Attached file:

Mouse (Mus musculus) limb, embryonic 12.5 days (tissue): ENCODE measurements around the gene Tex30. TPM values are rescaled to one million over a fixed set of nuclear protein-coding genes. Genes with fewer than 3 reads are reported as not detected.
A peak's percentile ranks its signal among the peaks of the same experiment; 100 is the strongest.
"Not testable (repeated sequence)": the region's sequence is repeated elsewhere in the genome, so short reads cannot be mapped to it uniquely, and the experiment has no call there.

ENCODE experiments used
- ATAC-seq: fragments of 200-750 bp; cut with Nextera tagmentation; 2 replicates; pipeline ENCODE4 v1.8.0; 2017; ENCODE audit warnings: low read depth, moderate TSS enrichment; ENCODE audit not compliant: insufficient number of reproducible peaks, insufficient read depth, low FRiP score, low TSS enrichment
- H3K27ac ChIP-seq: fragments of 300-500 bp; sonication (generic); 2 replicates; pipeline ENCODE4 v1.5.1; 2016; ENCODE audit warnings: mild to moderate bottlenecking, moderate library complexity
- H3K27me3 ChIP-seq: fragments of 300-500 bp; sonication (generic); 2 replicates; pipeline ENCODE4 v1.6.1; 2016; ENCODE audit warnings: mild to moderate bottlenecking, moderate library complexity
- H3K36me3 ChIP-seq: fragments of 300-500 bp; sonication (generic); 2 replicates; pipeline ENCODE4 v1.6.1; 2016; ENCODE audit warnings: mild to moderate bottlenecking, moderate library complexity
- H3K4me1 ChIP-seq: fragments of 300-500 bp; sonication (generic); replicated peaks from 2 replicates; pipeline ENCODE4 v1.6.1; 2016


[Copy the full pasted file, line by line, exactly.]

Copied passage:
Mouse (Mus musculus) limb, embryonic 12.5 days (tissue): ENCODE measurements around the gene Tex30. TPM values are rescaled to one million over a fixed set of nuclear protein-coding genes. Genes with fewer than 3 reads are reported as not detected.
A peak's percentile ranks its signal among the peaks of the same experiment; 100 is the strongest.
"Not testable (repeated sequence)": the region's sequence is repeated elsewhere in the genome, so short reads cannot be mapped to it uniquely, and the experiment has no call there.

ENCODE experiments used
- ATAC-seq: fragments of 200-750 bp; cut with Nextera tagmentation; 2 replicates; pipeline ENCODE4 v1.8.0; 2017; ENCODE audit warnings: low read depth, moderate TSS enrichment; ENCODE audit not compliant: insufficient number of reproducible peaks, insufficient read depth, low FRiP score, low TSS enrichment
- H3K27ac ChIP-seq: fragments of 300-500 bp; sonication (generic); 2 replicates; pipeline ENCODE4 v1.5.1; 2016; ENCODE audit warnings: mild to moderate bottlenecking, moderate library complexity
- H3K27me3 ChIP-seq: fragments of 300-500 bp; sonication (generic); 2 replicates; pipeline ENCODE4 v1.6.1; 2016; ENCODE audit warnings: mild to moderate bottlenecking, moderate library complexity
- H3K36me3 ChIP-seq: fragments of 300-500 bp; sonication (generic); 2 replicates; pipeline ENCODE4 v1.6.1; 2016; ENCODE audit warnings: mild to moderate bottlenecking, moderate library complexity
- H3K4me1 ChIP-seq: fragments of 300-500 bp; sonication (generic); replicated peaks from 2 replicates; pipeline ENCODE4 v1.6.1; 2016